Treating dental pain in general practice

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GPs may find themselves presented with patients with dental pain in a variety of situations, so how should we manage such requests?

Dr Rachel Birch from MPS presents a roundup of useful advice for an all too regular clinical presentation.

Dr L was working at a walk-in centre over a busy bank holiday weekend. On the Saturday morning Miss C attended and told her she had a troublesome dental abscess. She said that the dentist had told her to attend her GP for antibiotics if it recurred.

Dr L told Miss C that a GP was not the best person to treat dental infections. She advised Miss C to contact her dentist straight away. Miss C told her she had telephoned her dental surgery but had just got a message saying the surgery was closed. She told Dr L she was in a lot of pain.

This scenario is not uncommon. Patients who present with dental problems are clearly more appropriately seen by dentists. However, patients may sometimes experience problems accessing emergency dental services and present to doctors instead.

[Tweet "Patients who present with dental problems are clearly more appropriately seen by dentists."]

MPS guidance

The GMC advises doctors to recognise and work within the limits of their competence. If doctors assess, diagnose or treat patients they must:

  • Adequately assess the patient’s conditions taking account of their history, their views and values, and where necessary examine the patient
  • Promptly provide or arrange suitable advice, investigations or treatment where necessary
  • Refer a patient to another practitioner if necessary
  • The GMC prescribing guidance advises doctors “should prescribe medicines only if you have adequate knowledge of the patient’s health and you are satisfied that they serve the patient’s needs”.

NICE offers clinical guidance on the management of dental abscesses in primary medical care. This was developed in collaboration with the Faculty of General Dental Practice and the British Society of Antimicrobial Chemotherapy. It advises:

  • Doctors should emphasize the need to seek dental treatment as soon as possible and advise the patient when and where to seek urgent dental intervention.
  • In the absence of immediate dental attention, doctors should provide appropriate advice regarding self-care and the use of analgesia.
  • Generally, antibiotics are not indicated for healthy individuals when there no signs of spreading infection. However, there may be situations when an antibiotic should be prescribed, such as for individuals at high risk of infection or when there are signs of severe infection.
  • There may also be situations when the patient should be admitted to the dental or maxillofacial team.

It highlights that all people with a dental abscess should have definitive treatment provided by a dental practitioner.

The BMJ published a clinical review in 2015. It emphasised that dental infection is a common and potentially life-threatening condition and that dental abscesses require surgical treatment. It stated:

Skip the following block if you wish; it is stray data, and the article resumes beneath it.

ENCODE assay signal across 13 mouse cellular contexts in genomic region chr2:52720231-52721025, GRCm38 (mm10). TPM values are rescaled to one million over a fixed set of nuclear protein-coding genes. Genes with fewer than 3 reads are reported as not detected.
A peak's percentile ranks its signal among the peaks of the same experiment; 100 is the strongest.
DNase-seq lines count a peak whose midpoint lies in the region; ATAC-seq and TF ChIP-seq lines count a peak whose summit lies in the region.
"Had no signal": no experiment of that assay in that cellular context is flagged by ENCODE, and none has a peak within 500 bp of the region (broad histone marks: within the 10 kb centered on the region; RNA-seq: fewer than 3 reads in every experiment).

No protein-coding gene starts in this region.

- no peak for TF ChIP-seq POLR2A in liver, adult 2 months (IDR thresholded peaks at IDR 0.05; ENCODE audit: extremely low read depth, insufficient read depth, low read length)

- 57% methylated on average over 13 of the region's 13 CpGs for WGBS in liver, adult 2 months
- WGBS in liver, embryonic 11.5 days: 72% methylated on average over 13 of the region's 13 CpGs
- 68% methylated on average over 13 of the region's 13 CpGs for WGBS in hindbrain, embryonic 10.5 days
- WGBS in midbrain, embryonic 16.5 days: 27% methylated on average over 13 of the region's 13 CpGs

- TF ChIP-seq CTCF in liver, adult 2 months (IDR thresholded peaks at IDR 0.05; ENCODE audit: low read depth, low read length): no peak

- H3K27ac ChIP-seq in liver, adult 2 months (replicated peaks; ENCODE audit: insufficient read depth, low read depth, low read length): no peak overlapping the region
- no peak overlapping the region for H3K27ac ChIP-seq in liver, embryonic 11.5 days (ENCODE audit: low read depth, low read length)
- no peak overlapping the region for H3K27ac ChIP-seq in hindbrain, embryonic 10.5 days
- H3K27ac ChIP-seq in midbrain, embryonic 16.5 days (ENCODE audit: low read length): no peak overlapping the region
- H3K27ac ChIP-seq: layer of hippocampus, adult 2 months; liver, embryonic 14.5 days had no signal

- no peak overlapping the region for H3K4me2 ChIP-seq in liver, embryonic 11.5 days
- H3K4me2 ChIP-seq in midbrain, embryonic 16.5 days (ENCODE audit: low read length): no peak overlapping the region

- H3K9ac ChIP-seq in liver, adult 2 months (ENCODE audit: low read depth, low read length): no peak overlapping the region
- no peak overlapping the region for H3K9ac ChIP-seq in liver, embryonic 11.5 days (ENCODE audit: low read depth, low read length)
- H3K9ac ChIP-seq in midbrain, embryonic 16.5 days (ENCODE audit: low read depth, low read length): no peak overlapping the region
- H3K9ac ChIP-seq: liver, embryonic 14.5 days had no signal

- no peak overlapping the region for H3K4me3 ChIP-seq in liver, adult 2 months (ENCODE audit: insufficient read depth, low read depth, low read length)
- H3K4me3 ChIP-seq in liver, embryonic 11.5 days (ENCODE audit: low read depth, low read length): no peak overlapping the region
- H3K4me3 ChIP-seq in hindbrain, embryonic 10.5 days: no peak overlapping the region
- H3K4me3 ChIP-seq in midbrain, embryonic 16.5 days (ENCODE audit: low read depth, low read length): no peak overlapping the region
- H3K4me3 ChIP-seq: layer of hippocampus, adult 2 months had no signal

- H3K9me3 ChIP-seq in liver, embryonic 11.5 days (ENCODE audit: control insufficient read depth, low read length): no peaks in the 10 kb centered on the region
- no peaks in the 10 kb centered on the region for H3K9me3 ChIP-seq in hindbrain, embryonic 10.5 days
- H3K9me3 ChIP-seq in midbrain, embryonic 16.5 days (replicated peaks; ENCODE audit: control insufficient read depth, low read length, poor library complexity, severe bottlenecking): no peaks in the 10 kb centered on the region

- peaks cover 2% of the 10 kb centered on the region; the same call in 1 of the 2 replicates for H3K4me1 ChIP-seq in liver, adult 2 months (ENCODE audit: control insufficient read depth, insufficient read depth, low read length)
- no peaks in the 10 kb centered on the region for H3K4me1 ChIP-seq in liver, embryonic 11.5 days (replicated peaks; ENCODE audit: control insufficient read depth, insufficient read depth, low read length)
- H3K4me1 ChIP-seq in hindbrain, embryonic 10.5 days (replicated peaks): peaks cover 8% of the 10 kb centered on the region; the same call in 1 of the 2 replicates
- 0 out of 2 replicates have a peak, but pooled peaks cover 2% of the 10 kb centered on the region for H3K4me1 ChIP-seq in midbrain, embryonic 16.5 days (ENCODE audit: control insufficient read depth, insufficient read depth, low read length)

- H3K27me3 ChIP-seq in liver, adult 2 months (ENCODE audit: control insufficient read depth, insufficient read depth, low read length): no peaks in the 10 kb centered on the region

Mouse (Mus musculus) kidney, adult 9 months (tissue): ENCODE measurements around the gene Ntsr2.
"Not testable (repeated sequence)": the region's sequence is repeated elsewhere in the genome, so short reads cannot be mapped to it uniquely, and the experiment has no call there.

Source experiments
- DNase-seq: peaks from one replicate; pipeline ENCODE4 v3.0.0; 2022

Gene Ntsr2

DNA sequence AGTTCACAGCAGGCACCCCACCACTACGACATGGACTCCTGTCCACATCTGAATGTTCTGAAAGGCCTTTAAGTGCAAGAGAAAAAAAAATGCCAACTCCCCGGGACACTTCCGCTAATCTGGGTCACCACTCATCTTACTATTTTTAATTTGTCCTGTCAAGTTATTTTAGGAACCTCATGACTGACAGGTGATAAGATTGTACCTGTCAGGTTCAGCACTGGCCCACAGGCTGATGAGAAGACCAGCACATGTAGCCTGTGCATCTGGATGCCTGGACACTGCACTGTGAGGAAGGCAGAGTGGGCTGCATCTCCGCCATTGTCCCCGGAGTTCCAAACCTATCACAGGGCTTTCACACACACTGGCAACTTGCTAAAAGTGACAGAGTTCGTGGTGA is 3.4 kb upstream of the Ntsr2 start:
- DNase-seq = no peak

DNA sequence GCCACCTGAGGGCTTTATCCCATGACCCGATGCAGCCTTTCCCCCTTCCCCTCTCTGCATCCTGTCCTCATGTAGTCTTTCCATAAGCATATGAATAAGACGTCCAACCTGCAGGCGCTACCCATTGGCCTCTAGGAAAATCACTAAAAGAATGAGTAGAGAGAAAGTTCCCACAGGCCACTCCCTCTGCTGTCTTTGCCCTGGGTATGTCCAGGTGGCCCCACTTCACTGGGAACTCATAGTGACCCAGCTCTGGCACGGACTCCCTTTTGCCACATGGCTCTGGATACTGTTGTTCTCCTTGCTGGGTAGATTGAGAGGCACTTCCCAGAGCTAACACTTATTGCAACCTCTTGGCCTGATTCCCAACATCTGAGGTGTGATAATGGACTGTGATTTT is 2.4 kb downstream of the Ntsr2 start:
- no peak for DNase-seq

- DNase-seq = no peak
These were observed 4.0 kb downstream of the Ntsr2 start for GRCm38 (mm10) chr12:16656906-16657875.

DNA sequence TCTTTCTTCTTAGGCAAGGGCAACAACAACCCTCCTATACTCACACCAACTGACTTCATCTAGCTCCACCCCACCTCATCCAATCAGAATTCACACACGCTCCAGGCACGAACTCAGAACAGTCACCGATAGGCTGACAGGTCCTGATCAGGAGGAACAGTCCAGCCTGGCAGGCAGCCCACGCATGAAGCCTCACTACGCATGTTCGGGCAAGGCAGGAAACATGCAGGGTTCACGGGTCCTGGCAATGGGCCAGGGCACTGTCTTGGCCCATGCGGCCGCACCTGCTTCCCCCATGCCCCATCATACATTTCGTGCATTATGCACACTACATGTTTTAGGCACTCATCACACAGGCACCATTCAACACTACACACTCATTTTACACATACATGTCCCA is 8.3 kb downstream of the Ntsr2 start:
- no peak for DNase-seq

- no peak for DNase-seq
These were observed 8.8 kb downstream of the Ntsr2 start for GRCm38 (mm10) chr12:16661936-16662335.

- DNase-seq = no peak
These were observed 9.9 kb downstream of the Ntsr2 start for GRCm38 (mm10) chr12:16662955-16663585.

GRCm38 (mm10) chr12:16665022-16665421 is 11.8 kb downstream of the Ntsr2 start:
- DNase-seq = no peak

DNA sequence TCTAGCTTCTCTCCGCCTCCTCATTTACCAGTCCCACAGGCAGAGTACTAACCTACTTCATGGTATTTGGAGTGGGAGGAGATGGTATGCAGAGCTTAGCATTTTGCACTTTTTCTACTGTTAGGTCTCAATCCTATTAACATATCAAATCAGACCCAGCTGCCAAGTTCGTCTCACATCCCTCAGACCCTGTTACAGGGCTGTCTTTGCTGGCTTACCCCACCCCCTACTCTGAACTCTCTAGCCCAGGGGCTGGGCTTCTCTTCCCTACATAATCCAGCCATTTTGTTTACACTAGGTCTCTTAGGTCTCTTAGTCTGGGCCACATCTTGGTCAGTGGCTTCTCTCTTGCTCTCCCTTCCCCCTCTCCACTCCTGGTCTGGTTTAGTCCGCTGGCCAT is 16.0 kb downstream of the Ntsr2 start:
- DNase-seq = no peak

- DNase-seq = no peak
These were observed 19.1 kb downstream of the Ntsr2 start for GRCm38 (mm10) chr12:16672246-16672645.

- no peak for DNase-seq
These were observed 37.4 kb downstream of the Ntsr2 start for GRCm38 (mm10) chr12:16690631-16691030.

• Prompt dental surgery should be arranged rather than prescribing unnecessary antibiotics
  • Antibiotics are inappropriate in the absence of signs of spreading infection or systemic upset
  • Patients presenting with signs of sepsis, facial swelling, trismus or dysphagia should be reviewed by a dental or maxillofacial surgeon without delay.
[Tweet "Prompt dental surgery should be arranged rather than prescribing unnecessary antibiotics"]

What should Dr L do?

The key emphasis in all the above guidance is regarding an adequate assessment of the patient so that the precise nature of the patient’s care needs is established. Dr L could be criticised if she didn’t assess the patient first before recommending the patient sees a dentist.

  • Dr L should assess the patient, taking an adequate history and undertaking an appropriate examination of the patient’s mouth, vital observations, face and local lymph nodes.
  • If the patient is in pain, Dr L should act in the patient’s best interests and provide advice, and a prescription, if necessary for analgesia.
  • Dr L should consider if antibiotics are indicated, and if not, explain to the patient why she is not prescribing them.
  • Consideration should be given as to whether emergency admission is necessary and, if so, Dr L should arrange this.
  • Dr L may wish to refer to patient to the local emergency dental service since she has had problems accessing her own dentist.
  • It is important for Dr L to be familiar with local Out of Hours guidelines regarding patients presenting with dental pain.

If Dr L is involved in a subsequent complaint from Miss C, she should request assistance from her medical defence organisation in the usual way. However, by taking time to assess Miss C, provide analgesia and explain and arrange the necessary treatment, Dr L will be able to demonstrate that she has acted appropriately and in the best interests of the patient.

Charlotte Hudson

Writer and editor at MPS. MPS’s educational risk management workshops, ‘Mastering Professional Interactions’ and ‘Medical Records for GPs’ provide further information on the risks to patients and doctors when patient care passes between doctors, and on good record-keeping. They are free as a benefit of membership to MPS members too.

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